The reader should note, however, that there might be instances in which the practice of citing sources that were not read may be acceptable. For example, an author may simply wish to point out a well-known discovery or theory and provide the reader with the original citation. When this is done without misleading the reader into believing that the author read the paper detailing the discovery and is thoroughly acquainted with its contents, then no real harm is done. For example, in a paper on intelligence testing I may want to refer the reader to the psychometric properties of the X test and write: “for a review of validity of reliability of X test see reference Y”. Although I am clearly aware that reference Y reviews validity and reliability for various intelligence tests, including test X, my citation of this work does not imply that I have read and processed its contents. I am merely aware that relevant material may be found in that reference and point the reader to it. However, if in a different paper I were to write that “Smith (1879) studied the effects of X on Y and concluded that X is as important as Z and both are critical causal variables in the incidence of Y” such a statement strongly suggests that my summary of the study is, in fact, based on my reading of that paper.
Some writing manuals have spelled out specific conventions to deal with a situation when an important paper relevant to one’s manuscript contains a reference that we would like to cite, but is not available to us. One such writing manual, is the current edition of the Style Manual of the American Psychological Association (American Psychological Association, 2010) which offers a simple strategy for authors who need to cite a source that is not available to them, but that is contained within another source (as described earlier). Let’s say that our author had read about the work of Smith from a paper published in 1999 in an article authored by Rodriguez that was published in 2015. According to the APA Manual the author can use this material by stating as follows: “According to Smith (1999; as cited in Rodriguez, 2015) an important variable …” The reader may have noticed that I have already relied on this strategy elsewhere in this instructional resource.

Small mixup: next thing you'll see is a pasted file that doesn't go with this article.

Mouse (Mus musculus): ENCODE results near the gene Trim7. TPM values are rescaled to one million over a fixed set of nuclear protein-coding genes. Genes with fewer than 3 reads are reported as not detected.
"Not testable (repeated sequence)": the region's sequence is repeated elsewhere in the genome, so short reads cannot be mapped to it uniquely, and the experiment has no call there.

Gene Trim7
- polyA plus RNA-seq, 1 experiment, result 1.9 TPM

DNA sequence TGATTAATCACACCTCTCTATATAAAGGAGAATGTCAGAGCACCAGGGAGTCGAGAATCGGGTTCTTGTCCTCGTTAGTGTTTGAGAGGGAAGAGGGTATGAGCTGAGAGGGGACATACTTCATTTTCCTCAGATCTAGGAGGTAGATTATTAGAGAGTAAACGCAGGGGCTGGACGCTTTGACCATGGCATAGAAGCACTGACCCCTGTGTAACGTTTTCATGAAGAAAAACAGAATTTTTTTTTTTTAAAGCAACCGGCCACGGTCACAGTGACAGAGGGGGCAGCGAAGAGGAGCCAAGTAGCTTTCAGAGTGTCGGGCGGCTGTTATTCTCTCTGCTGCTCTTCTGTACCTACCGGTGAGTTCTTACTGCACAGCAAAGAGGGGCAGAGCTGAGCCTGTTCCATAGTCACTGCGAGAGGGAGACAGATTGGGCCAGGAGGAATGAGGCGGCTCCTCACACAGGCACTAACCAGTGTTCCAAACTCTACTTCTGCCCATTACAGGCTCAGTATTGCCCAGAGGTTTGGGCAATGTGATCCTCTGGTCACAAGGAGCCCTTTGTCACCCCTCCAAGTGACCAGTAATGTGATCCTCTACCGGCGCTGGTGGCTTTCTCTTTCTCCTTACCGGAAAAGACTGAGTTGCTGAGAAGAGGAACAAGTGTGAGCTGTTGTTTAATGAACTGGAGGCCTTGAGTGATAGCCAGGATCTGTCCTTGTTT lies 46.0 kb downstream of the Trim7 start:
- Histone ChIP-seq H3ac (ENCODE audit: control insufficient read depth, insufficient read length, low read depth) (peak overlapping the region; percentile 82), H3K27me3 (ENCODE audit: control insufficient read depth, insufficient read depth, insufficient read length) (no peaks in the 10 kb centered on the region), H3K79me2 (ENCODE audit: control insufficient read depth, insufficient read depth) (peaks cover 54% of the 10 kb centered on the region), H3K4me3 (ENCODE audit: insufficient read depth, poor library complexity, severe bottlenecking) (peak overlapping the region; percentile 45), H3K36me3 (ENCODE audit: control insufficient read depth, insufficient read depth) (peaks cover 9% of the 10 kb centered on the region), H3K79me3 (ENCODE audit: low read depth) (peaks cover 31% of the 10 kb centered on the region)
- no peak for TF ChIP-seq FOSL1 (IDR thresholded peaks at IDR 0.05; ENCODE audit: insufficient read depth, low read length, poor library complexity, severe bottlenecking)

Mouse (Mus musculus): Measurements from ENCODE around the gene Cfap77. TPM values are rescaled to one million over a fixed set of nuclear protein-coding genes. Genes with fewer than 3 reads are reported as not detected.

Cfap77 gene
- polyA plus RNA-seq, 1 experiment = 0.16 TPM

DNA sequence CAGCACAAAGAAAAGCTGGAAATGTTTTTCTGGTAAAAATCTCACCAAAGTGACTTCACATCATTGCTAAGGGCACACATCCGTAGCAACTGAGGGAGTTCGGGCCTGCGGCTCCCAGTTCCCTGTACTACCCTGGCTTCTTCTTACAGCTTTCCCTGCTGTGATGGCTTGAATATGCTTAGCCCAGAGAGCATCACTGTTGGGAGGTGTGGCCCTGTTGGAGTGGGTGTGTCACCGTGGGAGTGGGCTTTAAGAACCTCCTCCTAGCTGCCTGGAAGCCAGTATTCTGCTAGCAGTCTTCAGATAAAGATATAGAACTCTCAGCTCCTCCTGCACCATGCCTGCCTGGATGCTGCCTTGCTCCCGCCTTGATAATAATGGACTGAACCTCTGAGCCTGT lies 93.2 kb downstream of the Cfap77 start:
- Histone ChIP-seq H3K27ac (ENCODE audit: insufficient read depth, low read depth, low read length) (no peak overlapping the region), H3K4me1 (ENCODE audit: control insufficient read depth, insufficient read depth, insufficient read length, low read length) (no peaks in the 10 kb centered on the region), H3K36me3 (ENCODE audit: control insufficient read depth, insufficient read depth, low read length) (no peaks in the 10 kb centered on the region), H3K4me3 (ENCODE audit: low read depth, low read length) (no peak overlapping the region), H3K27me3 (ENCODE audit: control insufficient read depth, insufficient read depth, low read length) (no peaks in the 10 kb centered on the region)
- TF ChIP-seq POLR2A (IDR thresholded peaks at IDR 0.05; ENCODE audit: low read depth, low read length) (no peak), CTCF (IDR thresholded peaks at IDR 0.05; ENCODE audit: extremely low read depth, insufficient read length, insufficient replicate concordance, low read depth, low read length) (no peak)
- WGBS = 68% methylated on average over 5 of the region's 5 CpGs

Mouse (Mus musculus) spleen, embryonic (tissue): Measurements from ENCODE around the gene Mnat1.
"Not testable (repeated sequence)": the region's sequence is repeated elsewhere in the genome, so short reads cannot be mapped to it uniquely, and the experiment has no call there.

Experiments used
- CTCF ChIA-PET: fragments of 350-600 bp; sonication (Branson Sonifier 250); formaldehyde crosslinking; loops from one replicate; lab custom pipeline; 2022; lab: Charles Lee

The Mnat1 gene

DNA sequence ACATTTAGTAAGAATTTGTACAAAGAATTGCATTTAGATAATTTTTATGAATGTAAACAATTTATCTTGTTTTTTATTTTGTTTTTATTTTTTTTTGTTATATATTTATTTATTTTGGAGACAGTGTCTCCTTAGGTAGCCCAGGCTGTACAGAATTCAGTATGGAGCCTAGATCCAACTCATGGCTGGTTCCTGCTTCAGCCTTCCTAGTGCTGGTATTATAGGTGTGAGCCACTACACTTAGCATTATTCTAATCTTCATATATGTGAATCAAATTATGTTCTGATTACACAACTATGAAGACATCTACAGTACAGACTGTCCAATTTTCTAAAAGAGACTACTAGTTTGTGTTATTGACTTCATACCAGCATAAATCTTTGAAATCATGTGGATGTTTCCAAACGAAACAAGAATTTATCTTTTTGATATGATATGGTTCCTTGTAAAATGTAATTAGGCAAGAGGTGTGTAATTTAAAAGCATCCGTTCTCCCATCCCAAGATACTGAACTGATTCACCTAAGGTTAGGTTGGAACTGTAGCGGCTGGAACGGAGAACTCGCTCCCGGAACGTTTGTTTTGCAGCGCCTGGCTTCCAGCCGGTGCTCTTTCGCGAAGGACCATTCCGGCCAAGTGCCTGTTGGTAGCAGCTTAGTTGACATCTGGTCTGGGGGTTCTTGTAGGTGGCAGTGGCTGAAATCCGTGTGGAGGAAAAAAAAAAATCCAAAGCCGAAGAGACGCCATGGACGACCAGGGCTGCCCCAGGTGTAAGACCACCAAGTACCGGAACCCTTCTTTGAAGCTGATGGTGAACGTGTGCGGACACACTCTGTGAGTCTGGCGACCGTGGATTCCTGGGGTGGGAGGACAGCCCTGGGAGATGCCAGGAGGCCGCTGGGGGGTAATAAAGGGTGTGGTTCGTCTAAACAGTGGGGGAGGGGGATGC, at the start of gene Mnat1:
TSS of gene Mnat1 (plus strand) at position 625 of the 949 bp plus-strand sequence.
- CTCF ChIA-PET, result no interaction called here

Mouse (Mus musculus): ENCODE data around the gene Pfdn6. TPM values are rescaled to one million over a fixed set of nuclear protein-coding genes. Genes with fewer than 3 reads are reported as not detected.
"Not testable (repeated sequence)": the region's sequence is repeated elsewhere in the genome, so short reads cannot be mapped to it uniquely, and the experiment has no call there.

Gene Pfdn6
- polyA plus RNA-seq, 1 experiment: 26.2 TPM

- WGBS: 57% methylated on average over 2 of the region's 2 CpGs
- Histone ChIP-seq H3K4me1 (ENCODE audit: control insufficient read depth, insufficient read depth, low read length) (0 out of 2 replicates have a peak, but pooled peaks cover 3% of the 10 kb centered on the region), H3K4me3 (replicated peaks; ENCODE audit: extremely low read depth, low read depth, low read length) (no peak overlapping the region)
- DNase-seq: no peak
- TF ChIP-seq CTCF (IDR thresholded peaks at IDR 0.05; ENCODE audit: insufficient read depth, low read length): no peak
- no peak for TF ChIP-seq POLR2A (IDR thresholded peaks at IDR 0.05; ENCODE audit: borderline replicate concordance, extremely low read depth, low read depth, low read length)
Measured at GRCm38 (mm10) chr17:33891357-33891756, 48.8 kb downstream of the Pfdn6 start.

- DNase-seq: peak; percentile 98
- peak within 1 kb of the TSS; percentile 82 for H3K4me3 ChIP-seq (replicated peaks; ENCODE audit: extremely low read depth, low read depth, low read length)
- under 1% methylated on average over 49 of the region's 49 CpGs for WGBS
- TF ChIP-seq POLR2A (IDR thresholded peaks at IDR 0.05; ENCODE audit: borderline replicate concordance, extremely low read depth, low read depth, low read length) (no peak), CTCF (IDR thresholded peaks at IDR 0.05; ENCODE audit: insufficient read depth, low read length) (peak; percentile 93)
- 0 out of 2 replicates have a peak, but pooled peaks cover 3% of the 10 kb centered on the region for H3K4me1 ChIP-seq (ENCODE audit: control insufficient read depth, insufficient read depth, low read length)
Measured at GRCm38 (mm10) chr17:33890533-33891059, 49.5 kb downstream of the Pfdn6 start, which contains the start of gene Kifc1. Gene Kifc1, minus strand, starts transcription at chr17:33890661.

There is at least one other inappropriate citation practice that merits mentioning. Consider the situation in which a ”landmark” paper, whose contributions are relatively well known, needs to be cited in a manuscript. The author, a senior researcher with a lengthy publication record cannot readily find a copy of the paper, but he knows that he has read it at least once, back in his graduate school days, and has cited it before, as he is very familiar with it. In summarizing the contents of this landmark paper, the author relies on his recollection of its contents based on his prior reading of the paper and on summaries published by others. After all, this is a paper that is widely known throughout the discipline. The problem with the above situation is that there is a strong possibility that our recollection of subtle details about a paper read at a much earlier time is probably less than optimal. In addition, even though we may have read about those same details via secondary sources, these may have inadvertently slanted or distorted important details of the work, particularly if the material in question is of a controversial nature. Even if the material is accurately described elsewhere, the different contexts in which it is read may lead to differences in how that material is encoded in our minds which, therefore, could lead to difference in how certain elements are recalled. Taken together, these factors can ultimately result in the dissemination of faulty information.